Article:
Frankie Works the Night Shift

Lisa Westberg Peters, illus. Jennifer Taylor
Greenwillow Books, June 2010
ISBN 0-0600-9095-2

While everyone else is busy dreaming…


…Frankie is hard at work, cleaning and scheming. There's no time for rest.


But here's a little secret — Frankie really seems to enjoy the night shift. Is he working hard or hardly working? Open this book and decide for yourself.

Good job, Frankie!

School Library Journal

PreS-K — Frankie is a ginger cat who earns his keep in his human family's hardware store at night. Whether emptying one wastebasket to get a fish skeleton, spotting a mouse behind six hammers, or chasing his quarry up and down seven ladders, the apron-clad feline is hard at work. His nine bosses are an extended family, humorously shown in single beds pushed side by side. As he chases the mouse across their covers, they wake and exclaim, "Be quiet, Frankie!" and remind him, "Some of us have to work in the morning." Nonetheless, they spot the mouse, shout directions, and praise Frankie for chasing it out the cat door. With his job done and the store in disarray, he yawns 10 big yawns. Children next see him by day, sleeping in the store window-oblivious to outside dogs and a nearby mouse—dreaming of a hammock in the tropics. Taylor uses digital photography for the full-color art, with paint cans, scattered nails, and assorted tools lending authenticity to the hardware-store setting. Both Frankie and the mouse appear to be real animals. The pace picks up considerably as the mouse scurries for safety with Frankie in pursuit. There's a lot to see (and count) in this unusual book.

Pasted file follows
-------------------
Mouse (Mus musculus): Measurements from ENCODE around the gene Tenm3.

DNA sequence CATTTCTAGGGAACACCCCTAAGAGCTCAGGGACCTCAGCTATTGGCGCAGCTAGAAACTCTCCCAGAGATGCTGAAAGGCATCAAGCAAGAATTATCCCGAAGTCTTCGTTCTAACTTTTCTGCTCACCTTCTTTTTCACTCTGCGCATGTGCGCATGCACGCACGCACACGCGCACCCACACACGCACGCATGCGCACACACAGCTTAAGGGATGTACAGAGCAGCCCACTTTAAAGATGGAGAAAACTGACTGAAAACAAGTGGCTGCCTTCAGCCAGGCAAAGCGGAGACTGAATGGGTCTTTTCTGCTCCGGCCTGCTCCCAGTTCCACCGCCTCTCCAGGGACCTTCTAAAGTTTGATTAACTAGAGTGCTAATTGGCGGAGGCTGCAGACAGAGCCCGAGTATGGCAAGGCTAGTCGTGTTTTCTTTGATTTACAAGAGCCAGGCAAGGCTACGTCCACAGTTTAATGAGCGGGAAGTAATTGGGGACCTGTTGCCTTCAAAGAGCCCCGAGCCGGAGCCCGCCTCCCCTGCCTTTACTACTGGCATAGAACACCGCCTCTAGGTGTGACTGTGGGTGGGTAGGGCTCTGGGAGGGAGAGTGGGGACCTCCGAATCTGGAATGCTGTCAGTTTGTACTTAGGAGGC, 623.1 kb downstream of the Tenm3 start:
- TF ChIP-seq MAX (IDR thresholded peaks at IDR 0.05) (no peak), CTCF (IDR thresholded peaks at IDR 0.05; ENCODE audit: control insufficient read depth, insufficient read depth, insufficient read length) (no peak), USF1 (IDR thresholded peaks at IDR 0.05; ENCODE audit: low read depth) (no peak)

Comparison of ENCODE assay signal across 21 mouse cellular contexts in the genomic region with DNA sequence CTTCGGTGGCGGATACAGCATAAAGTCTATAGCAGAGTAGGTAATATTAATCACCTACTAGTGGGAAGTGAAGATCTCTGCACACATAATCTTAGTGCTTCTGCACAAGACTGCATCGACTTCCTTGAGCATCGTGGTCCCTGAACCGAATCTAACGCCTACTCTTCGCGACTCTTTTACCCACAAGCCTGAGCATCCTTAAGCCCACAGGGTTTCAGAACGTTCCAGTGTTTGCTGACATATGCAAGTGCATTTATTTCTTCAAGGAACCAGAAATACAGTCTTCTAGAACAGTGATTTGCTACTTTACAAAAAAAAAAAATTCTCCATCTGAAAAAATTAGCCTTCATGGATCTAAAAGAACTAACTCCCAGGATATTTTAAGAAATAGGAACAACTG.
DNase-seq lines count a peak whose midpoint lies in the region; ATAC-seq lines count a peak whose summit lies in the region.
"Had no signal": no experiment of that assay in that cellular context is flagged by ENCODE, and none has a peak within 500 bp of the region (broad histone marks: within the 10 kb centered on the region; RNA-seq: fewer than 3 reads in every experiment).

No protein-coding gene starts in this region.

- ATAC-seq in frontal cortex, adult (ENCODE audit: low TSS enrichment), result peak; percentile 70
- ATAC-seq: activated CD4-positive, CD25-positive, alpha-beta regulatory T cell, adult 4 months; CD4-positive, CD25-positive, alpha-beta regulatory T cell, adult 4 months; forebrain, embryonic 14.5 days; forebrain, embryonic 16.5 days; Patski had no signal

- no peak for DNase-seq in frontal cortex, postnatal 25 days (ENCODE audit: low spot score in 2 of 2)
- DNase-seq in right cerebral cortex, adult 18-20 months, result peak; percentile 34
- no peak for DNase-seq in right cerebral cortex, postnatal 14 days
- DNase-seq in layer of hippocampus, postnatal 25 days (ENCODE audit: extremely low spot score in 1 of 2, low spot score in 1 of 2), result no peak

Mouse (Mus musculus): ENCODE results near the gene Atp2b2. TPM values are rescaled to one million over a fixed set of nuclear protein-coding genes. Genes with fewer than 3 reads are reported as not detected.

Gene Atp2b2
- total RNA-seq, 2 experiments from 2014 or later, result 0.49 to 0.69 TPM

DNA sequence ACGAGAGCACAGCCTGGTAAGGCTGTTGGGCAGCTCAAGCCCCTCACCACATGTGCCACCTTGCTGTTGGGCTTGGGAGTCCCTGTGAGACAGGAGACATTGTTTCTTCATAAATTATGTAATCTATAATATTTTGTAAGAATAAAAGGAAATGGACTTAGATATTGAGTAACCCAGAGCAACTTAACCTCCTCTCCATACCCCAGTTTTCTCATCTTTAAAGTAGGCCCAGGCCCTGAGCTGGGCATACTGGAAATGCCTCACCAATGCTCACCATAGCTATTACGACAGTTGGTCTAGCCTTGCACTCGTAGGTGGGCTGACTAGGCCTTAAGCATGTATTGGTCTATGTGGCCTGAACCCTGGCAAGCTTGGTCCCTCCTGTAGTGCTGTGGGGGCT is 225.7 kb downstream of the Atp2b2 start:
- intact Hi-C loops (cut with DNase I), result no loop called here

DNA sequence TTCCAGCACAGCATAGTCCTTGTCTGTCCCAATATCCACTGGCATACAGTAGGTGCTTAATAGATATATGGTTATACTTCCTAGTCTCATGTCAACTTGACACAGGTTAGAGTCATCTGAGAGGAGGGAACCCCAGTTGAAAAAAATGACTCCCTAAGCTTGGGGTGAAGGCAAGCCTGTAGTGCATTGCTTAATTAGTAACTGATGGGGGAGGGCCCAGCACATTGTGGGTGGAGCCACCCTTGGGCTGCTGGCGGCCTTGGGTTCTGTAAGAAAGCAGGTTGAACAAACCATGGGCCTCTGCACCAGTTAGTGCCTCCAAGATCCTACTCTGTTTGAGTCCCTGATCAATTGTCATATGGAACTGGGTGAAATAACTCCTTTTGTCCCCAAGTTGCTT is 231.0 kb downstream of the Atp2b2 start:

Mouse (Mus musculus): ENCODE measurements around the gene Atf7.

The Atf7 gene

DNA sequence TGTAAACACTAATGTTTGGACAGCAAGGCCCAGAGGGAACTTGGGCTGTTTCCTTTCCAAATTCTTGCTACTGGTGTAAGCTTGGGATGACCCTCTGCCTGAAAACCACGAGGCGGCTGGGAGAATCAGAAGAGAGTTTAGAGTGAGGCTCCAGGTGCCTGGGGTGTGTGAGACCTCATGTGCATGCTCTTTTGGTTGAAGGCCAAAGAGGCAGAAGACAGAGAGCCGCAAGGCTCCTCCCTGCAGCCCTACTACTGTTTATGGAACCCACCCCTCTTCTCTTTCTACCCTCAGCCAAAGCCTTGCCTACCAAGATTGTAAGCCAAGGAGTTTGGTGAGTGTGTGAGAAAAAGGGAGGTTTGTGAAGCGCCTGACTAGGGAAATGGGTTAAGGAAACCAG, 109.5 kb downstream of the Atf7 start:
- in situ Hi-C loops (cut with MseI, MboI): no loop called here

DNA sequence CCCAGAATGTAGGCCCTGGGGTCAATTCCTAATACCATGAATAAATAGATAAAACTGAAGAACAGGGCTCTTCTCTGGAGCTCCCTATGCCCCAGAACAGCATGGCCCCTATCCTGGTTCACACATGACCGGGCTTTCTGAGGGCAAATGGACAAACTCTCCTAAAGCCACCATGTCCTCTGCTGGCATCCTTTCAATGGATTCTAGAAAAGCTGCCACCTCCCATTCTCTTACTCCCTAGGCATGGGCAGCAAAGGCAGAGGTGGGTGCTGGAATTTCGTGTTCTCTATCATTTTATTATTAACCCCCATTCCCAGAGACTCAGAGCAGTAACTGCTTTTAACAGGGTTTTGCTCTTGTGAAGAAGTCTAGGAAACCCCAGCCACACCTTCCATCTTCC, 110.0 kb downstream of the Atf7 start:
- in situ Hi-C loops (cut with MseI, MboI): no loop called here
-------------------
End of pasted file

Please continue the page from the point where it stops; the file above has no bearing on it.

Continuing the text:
Mary Jean Smith, Southside Elementary School, Lebanon, TN

Kirkus Reviews

"Frankie works the night shift. He empties one wastebasket. He cleans two counters." Yes, Frankie the yellow tabby cat works and counts his way around the hardware store until he "spots an intruder behind six hammers! He follows it up and down seven ladders. He chases it in and out of eight nail bins." The chase lands the both of them on the beds of the nine bosses, who aren't too keen on being awakened until one of them spots the intruding mouse. Then Frankie has a cheering section as he chases it from the store. After a good night's work (and ten big yawns), Frankie settles down to his daytime routine-which looks to include a bit of napping. Peters's sly counting-cat tale is given a huge boost of silliness and adrenalin by newcomer Taylor's photo-based digital collages. The puss playing Frankie and his mousey co-star leap and climb across the full-bleed, mostly two-page dynamically composed spreads with gleeful abandon. Enormously entertaining, particularly for the I Spy set. (Picture book. 3-7)